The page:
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'The Gardiner debate is over': Elevated expressway won't be torn down under Ford

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Toronto City Hall is saying good riddance to the Gardiner — on the heels of a fiscal deal that will see the province assume responsibility for the aging expressway.

Ontario's Transportation Minister Prabmeet Sarkaria confirmed Tuesday that the government will maintain the elevated eastern portion of the route, which Mayor Olivia Chow had hoped to convert to a surface-level boulevard.

"Absolutely, we would be building that part of the Gardiner," Sarkaria told CTV Toronto Tuesday.

Meanwhile, the premier posted on X, formerly Twitter, "Some people want to tear down the Gardiner Expressway. That would be a disaster for GTA drivers already stuck in bumper to bumper traffic."

"Our new deal with Toronto will save the Gardiner Expressway."

Chow happily hands over the crumbling highway with Queen's Park to assume full capital and operating expenses once the process is complete. Toronto city staff were still assessing the final dollar figure Tuesday, but officials project the savings to the city will be in the billions.

"One reason why I wanted to take down that [elevated] piece was to save money because it was very expensive to rebuild it," Chow said Tuesday.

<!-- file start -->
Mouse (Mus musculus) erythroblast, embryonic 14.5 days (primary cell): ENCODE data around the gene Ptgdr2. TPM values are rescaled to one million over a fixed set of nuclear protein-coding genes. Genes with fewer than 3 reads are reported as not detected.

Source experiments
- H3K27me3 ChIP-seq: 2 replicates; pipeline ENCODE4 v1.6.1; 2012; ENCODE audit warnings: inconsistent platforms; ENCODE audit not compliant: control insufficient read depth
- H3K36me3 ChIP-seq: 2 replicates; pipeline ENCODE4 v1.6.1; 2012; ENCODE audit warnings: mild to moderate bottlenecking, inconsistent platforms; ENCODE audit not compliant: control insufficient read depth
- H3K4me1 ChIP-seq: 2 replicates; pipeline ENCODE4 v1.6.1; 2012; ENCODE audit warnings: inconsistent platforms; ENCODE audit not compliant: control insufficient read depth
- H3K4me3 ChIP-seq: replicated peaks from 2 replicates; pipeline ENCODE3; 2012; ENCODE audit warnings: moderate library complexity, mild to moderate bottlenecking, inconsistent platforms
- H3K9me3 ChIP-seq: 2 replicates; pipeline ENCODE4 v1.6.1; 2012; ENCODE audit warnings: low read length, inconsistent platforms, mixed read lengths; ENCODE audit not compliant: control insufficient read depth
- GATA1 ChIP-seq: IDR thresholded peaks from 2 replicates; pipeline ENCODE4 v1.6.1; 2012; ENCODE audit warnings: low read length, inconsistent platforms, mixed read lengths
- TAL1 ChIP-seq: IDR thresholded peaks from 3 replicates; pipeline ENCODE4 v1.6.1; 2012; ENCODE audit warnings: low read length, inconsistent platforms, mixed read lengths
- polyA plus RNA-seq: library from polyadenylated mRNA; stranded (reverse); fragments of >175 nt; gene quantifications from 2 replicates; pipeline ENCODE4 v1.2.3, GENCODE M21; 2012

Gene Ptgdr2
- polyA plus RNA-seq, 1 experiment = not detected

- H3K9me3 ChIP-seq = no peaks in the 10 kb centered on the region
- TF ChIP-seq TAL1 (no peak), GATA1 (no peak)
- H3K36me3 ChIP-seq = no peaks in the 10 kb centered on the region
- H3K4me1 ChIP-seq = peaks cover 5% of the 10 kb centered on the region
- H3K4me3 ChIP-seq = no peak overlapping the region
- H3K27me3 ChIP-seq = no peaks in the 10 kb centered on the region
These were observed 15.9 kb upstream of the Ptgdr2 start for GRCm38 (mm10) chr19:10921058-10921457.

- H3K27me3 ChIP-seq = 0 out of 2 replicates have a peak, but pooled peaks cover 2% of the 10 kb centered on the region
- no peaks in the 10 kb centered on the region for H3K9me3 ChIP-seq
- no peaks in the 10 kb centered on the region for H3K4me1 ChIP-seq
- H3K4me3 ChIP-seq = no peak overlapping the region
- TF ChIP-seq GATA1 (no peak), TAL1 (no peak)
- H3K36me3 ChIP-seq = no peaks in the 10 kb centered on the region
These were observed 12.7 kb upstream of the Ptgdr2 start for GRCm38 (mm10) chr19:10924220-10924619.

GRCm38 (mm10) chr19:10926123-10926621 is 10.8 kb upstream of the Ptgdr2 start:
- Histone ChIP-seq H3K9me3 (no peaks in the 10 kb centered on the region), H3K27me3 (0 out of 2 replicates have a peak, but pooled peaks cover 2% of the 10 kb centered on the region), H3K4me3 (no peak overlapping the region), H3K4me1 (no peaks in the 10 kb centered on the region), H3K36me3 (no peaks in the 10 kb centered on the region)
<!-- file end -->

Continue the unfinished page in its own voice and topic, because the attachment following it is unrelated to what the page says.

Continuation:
Council approved the so-called hybrid realignment of the eastern Gardiner in 2016, a decision challenged numerous times since by councillors decrying the cost of rebuilding the eastern leg above grade.

The City has already shelled out more than $500 million in sunk costs on the approved version of the plan. However, the full rebuild is set to start in 2026.

"I was happy with the EA that was approved," Infrastructure Committee Chair Jennifer McKelvie said.

"It's important that when we make a plan, we stick with it. We get on with it. That's what I've always called on, and I'm happy that the premier sees that way, too."

Sarkaria said the province would use the three-year due diligence period to assess whether there should be any additional changes to the expressway.

"We'll review what other improvements can be made to it and take it on a case-by-case basis. But it's our intention, as one of the most critical pieces of infrastructure in our province, to make it the best possible," he said.

"The Gardiner debate is over, it's shut down," political analyst Scott Reid said Tuesday. "It's not going to be torn down. It's not going to be rebuilt, refashioned, redesigned."

"It's going to be there with us for decades to come." 

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